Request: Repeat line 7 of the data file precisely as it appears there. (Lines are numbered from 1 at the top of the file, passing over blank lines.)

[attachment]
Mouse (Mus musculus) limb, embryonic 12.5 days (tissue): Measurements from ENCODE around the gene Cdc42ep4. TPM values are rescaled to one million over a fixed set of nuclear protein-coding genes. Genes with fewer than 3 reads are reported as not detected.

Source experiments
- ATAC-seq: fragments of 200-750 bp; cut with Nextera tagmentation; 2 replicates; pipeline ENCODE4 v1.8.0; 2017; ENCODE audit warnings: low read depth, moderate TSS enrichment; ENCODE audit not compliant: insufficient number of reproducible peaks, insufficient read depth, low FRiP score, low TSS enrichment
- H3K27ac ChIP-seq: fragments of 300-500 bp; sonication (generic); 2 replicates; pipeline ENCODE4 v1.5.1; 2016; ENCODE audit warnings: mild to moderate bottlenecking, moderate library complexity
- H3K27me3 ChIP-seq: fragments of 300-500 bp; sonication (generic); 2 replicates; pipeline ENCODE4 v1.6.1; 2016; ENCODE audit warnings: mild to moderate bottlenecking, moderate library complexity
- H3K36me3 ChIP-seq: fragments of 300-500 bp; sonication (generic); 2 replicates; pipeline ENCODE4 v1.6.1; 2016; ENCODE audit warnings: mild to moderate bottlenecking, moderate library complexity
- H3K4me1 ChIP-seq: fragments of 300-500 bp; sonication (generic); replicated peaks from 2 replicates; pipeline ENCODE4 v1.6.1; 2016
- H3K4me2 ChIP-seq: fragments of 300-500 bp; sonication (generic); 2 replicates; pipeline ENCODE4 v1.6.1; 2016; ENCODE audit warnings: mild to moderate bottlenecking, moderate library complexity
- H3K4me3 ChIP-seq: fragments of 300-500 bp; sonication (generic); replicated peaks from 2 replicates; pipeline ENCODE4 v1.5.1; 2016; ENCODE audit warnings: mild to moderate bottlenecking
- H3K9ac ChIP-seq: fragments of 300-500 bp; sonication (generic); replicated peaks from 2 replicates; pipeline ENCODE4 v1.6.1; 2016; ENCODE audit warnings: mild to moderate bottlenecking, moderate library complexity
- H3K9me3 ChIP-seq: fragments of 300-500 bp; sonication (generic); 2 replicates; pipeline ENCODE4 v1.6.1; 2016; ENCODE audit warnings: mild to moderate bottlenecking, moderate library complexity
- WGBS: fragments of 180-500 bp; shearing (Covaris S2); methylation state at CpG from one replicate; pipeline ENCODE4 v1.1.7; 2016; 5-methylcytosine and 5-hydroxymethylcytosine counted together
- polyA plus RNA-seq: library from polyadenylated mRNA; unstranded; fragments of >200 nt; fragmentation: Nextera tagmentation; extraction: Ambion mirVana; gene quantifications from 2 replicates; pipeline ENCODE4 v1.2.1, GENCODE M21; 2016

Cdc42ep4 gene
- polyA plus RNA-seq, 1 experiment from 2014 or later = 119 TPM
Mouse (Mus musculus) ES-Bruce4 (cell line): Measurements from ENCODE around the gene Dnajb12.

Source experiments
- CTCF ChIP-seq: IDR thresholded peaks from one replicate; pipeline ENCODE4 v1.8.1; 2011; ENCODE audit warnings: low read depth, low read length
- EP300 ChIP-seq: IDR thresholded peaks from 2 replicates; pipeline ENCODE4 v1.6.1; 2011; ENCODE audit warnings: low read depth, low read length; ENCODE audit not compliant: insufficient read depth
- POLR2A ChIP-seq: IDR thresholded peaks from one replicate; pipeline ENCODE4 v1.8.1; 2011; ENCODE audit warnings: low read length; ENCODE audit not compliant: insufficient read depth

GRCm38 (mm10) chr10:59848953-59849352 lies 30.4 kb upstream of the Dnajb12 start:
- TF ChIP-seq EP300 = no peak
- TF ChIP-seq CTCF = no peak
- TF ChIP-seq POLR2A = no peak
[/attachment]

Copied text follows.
- H3K4me1 ChIP-seq: fragments of 300-500 bp; sonication (generic); replicated peaks from 2 replicates; pipeline ENCODE4 v1.6.1; 2016